Friday, 3 July 2020
#CBR12 Book 32: "Any Old Diamonds" by K.J. Charles
Rating: 4 stars
Official book description (because I'm still reviewing books I read three months ago): Lord Alexander Pyne-ffoulkes, the younger son of the Duke of Ilvar, holds a bitter grudge against his wealthy father. The Duke intends to give his Duchess a priceless diamond parure on their wedding anniversary — so Alec hires a pair of jewel thieves to steal it.
The Duke's remote castle is a difficult target, and Alec needs a way to get the thieves in. Soldier-turned-criminal Jerry Crozier has the answer: he'll pose as a Society gentleman and become Alec's new best friend.
But Jerry is a dangerous man: controlling, remote, and devastating. He effortlessly teases out the lonely young nobleman's most secret desires, and soon he's got Alec in his bed—and the palm of his hand.
Or maybe not. Because as the plot thickens, betrayals, secrets, new loves, and old evils come to light. Now the jewel thief and the aristocrat must keep up the pretence, find their way through a maze of privilege and deceit, and confront the truth of what's between them... all without getting caught.
Despite owning several of them, and having even more of them on my TBR list (because they are seemingly universally loved among the various romance reviewers I follow, not to mention several fellow Cannonballers whose opinions I trust), I have actually only read one single novel by K.J. Charles, The Magpie Lord, back in 2016 when it was a book club pick for Vaginal Fantasy. Back in April, this fit with one of my other reading challenges, and now, with the launch of the third Cannonball Bingo, my massive review backlog is suddenly rather useful, as quite a few of the books I've read, yet sadly not had time to write about yet, during the past quarter of a year can be used to tick off squares on the Bingo Card.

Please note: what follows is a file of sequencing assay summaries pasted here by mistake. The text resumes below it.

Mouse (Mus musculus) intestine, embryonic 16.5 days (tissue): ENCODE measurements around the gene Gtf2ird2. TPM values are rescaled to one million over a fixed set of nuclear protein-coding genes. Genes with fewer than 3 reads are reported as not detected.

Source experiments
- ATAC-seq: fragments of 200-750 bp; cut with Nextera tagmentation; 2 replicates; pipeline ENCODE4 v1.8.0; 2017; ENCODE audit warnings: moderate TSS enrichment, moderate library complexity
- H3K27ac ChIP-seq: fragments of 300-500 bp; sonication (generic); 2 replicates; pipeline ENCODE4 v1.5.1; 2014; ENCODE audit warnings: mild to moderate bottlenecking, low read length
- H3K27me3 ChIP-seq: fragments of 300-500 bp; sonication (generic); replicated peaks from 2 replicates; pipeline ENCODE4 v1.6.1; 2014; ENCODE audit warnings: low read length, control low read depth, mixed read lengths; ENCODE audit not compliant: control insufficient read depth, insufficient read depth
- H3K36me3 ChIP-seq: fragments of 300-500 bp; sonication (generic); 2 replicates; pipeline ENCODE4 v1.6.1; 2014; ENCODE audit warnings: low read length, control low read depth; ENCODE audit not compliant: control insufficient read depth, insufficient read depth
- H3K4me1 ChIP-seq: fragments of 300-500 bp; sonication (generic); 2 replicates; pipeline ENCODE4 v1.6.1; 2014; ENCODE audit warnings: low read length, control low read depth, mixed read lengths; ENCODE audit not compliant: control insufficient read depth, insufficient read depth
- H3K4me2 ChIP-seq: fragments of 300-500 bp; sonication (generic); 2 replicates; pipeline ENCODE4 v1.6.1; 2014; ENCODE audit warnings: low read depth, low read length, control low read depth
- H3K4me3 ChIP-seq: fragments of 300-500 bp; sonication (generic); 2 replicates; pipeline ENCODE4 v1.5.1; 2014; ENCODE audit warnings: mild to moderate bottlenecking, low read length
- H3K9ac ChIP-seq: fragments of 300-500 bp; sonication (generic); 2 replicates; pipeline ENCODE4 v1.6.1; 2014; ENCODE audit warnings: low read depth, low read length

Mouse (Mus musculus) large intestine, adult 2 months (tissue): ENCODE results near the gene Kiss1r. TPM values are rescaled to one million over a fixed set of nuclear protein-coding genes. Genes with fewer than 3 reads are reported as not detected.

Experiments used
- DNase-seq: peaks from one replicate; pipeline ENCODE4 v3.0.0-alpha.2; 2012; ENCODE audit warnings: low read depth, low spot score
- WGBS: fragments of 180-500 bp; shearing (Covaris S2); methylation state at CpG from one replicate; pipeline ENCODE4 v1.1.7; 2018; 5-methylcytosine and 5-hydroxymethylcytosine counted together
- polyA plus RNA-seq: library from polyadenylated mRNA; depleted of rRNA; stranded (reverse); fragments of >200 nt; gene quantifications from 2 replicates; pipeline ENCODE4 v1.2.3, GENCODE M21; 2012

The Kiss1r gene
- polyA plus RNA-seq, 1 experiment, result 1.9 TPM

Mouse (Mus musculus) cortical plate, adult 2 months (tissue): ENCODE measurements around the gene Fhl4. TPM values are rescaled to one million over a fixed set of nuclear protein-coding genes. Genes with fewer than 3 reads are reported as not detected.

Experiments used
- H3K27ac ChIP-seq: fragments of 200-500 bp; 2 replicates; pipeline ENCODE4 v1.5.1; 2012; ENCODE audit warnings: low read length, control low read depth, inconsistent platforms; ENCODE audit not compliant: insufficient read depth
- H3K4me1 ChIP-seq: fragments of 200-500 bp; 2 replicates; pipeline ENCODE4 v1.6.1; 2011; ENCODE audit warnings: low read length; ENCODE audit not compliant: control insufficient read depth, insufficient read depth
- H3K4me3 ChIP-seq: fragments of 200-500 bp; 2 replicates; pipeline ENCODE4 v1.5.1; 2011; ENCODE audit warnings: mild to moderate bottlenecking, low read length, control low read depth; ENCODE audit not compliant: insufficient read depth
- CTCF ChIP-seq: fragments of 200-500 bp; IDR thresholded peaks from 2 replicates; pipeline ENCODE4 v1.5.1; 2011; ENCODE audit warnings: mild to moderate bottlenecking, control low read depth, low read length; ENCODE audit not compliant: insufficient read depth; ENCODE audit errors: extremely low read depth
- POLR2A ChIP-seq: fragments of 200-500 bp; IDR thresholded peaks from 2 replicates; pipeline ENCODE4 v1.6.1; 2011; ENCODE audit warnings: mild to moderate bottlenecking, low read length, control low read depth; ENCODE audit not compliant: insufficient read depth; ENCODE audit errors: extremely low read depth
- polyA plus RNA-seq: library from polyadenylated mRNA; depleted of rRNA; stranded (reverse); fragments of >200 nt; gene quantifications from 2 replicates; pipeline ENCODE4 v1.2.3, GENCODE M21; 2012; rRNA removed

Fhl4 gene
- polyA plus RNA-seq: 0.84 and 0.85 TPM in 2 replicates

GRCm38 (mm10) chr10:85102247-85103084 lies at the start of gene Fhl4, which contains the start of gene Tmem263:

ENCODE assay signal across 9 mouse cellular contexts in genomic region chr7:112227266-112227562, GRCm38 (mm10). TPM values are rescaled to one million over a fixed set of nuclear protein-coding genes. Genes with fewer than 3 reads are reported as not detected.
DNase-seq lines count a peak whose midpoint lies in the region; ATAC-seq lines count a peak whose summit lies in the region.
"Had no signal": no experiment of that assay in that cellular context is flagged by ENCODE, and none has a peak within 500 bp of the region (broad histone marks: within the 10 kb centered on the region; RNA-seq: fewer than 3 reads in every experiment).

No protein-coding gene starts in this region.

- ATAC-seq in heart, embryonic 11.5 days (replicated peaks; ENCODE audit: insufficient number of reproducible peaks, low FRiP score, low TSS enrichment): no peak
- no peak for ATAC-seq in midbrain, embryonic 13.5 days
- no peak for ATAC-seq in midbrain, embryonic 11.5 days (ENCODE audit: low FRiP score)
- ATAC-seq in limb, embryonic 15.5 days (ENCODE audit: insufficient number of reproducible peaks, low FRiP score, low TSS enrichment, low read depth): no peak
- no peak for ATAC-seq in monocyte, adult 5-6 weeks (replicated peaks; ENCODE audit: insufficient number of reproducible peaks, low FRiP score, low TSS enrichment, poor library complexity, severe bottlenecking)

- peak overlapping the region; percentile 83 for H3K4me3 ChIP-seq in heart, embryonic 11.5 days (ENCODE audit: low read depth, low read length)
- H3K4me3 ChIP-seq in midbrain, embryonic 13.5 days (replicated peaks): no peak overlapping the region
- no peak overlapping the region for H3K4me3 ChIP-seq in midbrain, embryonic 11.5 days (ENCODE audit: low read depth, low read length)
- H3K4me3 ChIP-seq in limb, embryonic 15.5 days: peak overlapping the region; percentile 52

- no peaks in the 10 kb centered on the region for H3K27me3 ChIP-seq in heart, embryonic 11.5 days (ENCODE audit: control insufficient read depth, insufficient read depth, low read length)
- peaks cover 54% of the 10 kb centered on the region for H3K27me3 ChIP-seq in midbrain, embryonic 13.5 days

But Malin, what did you think about the book? This book has an average rating of 4.32 on Goodreads, and unlike some books, where that number is utterly baffling, in this case, it's very deserved. This is a very enjoyable read, and while it seems like a fairly straight-forward story where a well-born, somewhat naive young man is forced to rely on unscrupulous and devious criminals in order to enact revenge on his unfeeling father, the plot proves to be a lot more delightfully twisty than it first appears. I don't want to dwell on the way in which the narrative diverged from my expectations, as that would obviously be spoilery, just be aware that this is not necessarily the book it seems to be at the beginning.
I think The Magpie Lord is one of Charles' early novels, and while I liked it fine, her writing seems a lot more sophisticated and developed now. The plot is tight, the characters are all complex and interesting, the villains of the story are utterly loathsome (seriously, just when you think there is no way they could actually be as bad as they seem, something happens and they somehow sink to even further lows) and the romance, which seems a bit unbalanced to begin with develops seamlessly as the plot unfurls and we get to know Alec and Jerry better.
I'm a huge fan of a heist story, and if you can throw in a good romance at the same time, so much the better. This was exactly what I needed from a book when I read it, and I'm going to have to make sure it doesn't take me five years before I read any more from K.J. Charles.
Judging a book by its cover: I really like the covers for these books, looking like old theatre posters or the like. The two men appear to match the descriptions of Lord Alexander and Jerry Crozier well. I also like that the cover hints at the romance between the characters without being too obvious.
Crossposted on Cannonball Read.